This week, AU students Sound Off on AU’s request to be removed from the Alberta Government’s tuition cap. The Voice will continue to offer coverage on this controversial subject as more becomes known. AU has not released a statement on their position so far. If you have a comment on this subject, send it to firstname.lastname@example.org – please indicate if we may print your comment.
I just wanted to lend my support for Sandra Moore’s comments in the last issue of The Voice.
I personally have a limited education budget and each increase in tuition means that my budget is stretched thinner. If the increases continue, my course load will be reduced to one or two courses a year. When that
happens, I will be looking for more cost-effective alternatives. AU will probably lose other students in this way.
I agree with Sandra that AU should lobby all levels of government for the same degree of financial support that other, traditional universities in the province receive. AU could use their recent award for excellence in
distance education as leverage in their lobby efforts. While I don’t agree with government carrying the full burden of education costs, they certainly use a lot of tax dollars and income dollars (e.g. lottery income) on
projects that do not result in the long term and widespread advantages of education.
Thank you for the opportunity to offer my comments.
There are two aspects to Athabasca University requesting exemption from the tuition fee policy. The first is the exemption itself. I shudder when I think of the implications. AU administration has given AUSU their assurances that removal from the tuition policy won’t result in “unreasonable” increases. Alberta Learning has also told us that since AU must still submit its business plan to the government, they will ensure AU isn’t putting undue financial hardship on students.
This begs the question if we’re being told AU tuition increases will be kept at reasonable levels, why is AU asking for exemption, and why is Alberta Learning being so agreeable to it? Our last tuition increase was 7.3% in Alberta (lower for the rest of Canada since the out-of-province fee didn’t go up), and adding the increase in materials costs, it amounted to a 9% hike.
Will our tuition increases be less than that once AU no longer falls under government restrictions? I highly doubt it.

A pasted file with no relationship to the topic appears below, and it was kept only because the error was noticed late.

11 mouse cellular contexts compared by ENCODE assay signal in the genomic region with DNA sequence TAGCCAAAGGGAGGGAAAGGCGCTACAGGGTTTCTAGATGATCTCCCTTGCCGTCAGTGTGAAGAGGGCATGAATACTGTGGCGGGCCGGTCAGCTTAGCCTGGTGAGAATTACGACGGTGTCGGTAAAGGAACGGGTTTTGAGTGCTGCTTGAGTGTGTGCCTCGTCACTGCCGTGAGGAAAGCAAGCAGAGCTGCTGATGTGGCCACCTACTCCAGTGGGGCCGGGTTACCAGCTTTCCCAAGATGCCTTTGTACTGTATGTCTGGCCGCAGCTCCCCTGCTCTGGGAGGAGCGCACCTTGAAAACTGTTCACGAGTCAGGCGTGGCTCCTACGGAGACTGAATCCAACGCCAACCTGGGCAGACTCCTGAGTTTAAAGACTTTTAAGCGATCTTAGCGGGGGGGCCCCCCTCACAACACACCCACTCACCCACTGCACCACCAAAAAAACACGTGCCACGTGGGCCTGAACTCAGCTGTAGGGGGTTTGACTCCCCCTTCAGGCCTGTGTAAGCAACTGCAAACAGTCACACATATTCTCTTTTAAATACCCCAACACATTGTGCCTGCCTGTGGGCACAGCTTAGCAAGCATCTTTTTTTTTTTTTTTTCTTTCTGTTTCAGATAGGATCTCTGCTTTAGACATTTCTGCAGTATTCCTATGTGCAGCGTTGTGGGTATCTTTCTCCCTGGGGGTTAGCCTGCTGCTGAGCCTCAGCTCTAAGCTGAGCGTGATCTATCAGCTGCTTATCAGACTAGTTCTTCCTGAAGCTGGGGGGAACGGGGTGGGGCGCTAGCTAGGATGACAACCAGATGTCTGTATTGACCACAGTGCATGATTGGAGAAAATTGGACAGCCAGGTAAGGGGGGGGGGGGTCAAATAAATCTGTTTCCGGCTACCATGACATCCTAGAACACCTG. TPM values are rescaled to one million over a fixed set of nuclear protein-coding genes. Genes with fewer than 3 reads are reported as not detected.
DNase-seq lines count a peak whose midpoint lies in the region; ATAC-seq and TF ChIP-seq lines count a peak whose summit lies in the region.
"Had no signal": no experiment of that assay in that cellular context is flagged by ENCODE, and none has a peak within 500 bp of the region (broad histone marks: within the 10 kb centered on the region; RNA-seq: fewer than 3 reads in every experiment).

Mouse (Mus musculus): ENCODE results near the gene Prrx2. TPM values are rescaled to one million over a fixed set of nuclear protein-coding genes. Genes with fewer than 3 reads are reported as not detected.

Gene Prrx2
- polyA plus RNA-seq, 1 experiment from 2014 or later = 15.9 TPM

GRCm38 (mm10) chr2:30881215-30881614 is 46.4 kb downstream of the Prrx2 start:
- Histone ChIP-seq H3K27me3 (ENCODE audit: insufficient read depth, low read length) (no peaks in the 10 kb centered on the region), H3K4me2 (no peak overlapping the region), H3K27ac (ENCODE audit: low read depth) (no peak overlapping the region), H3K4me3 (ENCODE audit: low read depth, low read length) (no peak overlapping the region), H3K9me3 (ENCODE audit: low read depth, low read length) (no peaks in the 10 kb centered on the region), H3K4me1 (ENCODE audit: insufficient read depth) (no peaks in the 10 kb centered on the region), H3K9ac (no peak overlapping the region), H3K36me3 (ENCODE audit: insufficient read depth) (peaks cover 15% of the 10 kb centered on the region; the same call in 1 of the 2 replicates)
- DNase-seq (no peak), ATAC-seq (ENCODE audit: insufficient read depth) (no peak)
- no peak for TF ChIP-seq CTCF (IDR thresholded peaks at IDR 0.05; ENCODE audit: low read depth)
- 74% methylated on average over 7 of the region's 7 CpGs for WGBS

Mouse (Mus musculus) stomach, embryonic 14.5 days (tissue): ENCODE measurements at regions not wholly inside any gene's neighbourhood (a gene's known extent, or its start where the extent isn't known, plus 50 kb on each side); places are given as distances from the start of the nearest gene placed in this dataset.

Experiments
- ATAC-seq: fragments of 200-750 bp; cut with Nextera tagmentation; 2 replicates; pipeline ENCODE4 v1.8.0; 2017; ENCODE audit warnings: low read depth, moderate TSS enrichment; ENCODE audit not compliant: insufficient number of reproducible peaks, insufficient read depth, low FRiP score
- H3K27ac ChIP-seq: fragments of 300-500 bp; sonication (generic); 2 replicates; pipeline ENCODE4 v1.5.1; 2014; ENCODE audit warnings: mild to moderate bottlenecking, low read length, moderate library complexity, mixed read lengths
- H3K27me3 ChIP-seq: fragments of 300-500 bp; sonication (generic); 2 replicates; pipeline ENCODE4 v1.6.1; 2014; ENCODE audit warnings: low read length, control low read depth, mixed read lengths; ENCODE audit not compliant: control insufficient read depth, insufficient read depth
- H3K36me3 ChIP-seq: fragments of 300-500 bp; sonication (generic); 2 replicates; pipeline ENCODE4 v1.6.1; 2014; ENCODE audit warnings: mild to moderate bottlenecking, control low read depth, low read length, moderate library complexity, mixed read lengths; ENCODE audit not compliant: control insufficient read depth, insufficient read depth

The second aspect to this issue is that Athabasca University has asked AUSU to support its exemption request to the provincial government. AU says its asking for exemption because it’s under-funded by the provincial government and that it needs to be released from the tuition policy to allow it to be more competitive across Canada.
Part of becoming more competitive is reducing the out-of-Alberta differential fee. Since AU purportedly can’t operate with reduced revenue, it means the difference will likely be made up by high tuition increases for
the Alberta students–higher increases than the Alberta government will allow in its tuition fee policy. Once that happens, AU will be at same level of tuition revenue it is now. However, AU can’t operate without an overall increase in revenue, and with no government tuition restriction in place, AU will again turn to its students for more.
If AUSU was to support AU’s request for exemption from the tuition policy, we would no avenue of recourse to stop unreasonable tuition increases. We won’t be able to go to AU administration because we’ve supported it. We won’t be able to go to the provincial government because we’ve given our blessing in allowing AU to do what it must with our tuition.
Tuition deregulation is probably the most crucial issue collectively faced by AU students in the last decade. The effects of this can be deep and long-lasting, particularly if we stand by idly and allow it, or even worse,
While I can’t really blame AU for looking for ways to increase the amount of money they take in, it seems to me that they have gotten into a dangerous habit of looking to tuitions as their first choice, rather than their last.
And why not, with such a decentralized student population, it’s much more difficult for us to put together effective, co-ordinated action. Athabasca University doesn’t suffer through sit-ins, or have to deal with their
students being able to effectively lobby one or two MLAs. Someone from Ontario simply does not have a lot of leverage in dealing with the Alberta government, meaning their complaints about high tuition mean less — both
when AU raises them, and when AU looks for more government money.
If AU will not raise tuitions exorbitantly because of market conditions anyway, then the tuition cap shouldn’t matter.
If AU wants flexibility, let them be flexible under the cap, instead of over it.
If AU wants more money, then they should go to where the problem is — not the students, but the governments.
For next week’s Sounding Off column, tell me what summer break means to you as an AU student. Do you take time off – or ramp up your study time. Do you have an favourite anecdote about summer studying? Write me at email@example.com